Since we are getting shares at a discount, the immediate gain is taxed as ordinary income. However, as long as the company’s plan follows guidelines, the plan can be categorized as a qualified ESPP. We can defer the income tax owed on all qualified ESPP until we sell our shares.

Guideline requirements for tax benefits:

  1. approved by a vote of the shareholders
  2. all plan participants have equal rights in the plan
  3. offering periods cannot exceed 27 months
  4. the discount on the stock price may not exceed 15%

Selling our shares

The shares we purchase through an ESPP are our shares, and we can sell them at any time at our discretion unless our company has imposed blackout periods to protect against insider trading.

Taxes owed while selling:

  1. The total discount we received on the initial purchase of shares is reported as income. This difference is calculated by taking the stock price on the purchase date and subtracting it from the purchase price (including lookback discounts).
  2. The difference between the sales price and the purchase date price is subject to capital gains. If we held the shares for more than one year before selling, we would owe long-term capital gains (15%); otherwise, we owe short-term capital gains (same as income tax).
Example of taxes

Following the Lookback example above:

Contributed to ESPP: $12,500

Discount: 15%

Offer date price: $100 per share or $85 per share after discount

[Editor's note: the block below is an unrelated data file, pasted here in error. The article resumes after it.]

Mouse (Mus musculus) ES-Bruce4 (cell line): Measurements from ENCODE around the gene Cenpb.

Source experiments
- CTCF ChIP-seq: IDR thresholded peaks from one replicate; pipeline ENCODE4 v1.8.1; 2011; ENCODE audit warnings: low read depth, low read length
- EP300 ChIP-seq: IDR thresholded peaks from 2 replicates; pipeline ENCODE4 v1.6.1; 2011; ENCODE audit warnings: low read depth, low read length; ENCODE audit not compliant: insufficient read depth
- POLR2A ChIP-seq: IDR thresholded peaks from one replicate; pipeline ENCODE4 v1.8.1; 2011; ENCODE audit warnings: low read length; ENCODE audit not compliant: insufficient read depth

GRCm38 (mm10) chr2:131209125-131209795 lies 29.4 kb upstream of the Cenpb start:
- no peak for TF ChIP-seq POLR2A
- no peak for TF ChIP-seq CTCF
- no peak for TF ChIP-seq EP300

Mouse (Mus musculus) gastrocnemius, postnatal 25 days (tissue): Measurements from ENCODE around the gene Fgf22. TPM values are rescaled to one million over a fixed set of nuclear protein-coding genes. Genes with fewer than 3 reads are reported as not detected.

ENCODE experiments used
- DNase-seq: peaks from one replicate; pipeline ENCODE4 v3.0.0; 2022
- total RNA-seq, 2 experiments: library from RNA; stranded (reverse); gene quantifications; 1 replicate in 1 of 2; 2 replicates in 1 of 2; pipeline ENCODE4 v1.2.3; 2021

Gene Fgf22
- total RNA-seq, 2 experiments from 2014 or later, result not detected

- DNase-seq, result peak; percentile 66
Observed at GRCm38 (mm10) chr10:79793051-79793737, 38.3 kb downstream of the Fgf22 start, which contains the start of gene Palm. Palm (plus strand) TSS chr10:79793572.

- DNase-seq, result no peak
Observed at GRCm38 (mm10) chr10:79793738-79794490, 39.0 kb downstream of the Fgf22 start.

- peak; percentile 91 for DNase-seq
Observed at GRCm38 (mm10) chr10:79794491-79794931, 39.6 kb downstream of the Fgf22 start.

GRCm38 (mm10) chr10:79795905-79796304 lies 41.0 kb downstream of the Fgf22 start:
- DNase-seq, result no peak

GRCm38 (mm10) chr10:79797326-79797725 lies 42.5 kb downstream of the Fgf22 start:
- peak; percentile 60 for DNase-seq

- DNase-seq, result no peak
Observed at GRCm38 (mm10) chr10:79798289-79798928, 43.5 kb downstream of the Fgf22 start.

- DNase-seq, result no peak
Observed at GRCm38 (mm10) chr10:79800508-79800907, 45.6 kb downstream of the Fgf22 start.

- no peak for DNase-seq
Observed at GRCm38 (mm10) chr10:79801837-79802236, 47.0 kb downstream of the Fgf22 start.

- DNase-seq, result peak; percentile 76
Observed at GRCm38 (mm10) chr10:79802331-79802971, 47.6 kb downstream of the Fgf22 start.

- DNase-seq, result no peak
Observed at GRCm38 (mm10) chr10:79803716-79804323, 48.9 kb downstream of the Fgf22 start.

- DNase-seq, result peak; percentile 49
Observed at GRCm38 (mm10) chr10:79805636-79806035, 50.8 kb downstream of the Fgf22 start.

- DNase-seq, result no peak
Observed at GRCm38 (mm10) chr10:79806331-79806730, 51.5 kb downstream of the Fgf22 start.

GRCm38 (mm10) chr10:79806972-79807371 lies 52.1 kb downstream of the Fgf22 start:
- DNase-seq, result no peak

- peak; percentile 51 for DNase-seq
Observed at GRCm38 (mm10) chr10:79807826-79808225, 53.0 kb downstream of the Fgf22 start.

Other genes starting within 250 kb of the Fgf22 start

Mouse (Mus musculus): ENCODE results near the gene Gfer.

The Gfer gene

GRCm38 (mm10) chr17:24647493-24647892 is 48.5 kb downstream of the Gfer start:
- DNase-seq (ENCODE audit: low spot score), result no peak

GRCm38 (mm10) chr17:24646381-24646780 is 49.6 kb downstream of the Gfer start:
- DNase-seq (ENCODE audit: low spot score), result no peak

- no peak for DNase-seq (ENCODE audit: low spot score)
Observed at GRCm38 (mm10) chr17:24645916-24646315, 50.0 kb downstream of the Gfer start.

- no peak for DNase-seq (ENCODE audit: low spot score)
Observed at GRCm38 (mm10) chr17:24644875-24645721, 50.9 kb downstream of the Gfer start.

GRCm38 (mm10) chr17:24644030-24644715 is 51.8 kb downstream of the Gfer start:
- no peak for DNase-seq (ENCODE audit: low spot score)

Purchase date price: $150 per share $127.50 per share after discount

$12,500 / $85 = 147 shares purchased.

Let’s say we sell all 147 shares 14 months later at $200 per share. What are the taxes we will owe?

Capital gains

$200 - $150 = $50 per share in long-term capital gains

$50 x 147 = $7,350 in total long-term capital gains

$7,350 * 15% = $1,102.50 estimated taxes owed for ltcg

Income

$150-$85 = $65 per share in income

$65 x 147 = $9,555 in income shown on W2

 

For extra insight, check out the video by expert Mike Zung, CFP® over on the Watch tab!

If we are offered an ESPP, it’s almost always a good idea to participate. We should first confirm with the company that the current plan falls under a “qualified ESPP” so that we aren’t surprised by a big tax bill. Secondly, we should ask if there is a lookback provision covered by the plan.

Lastly, we should always prioritize our 401(k) before an ESPP, even with the 15% discount. With an ESPP, our risk is concentrated in the stock of the company, while our 401(k) offers diversification.

Glossary

What is Employee stock purchase plan (ESPP)?

An equity incentive plan that allows us to buy shares of the company we work for directly through our paychecks with after-tax dollars. Often these shares can be purchased at a discount of up to 15%.

What is lookback provision?

A provision included in some ESPP plans allowing us to purchase shares at the better price of the stock at the purchase date or the offering date.

Example
Contributed to ESPP: $12,500

Discount: 15%

Offer date price: $100 per share or $85 per share after 15% discount

Purchase date price: $150 per share or $127.50 per share after 15% discount

$12,500 / $85 = 147 Shares purchased compared to $12,500 / $127.5 = 98 shares purchased.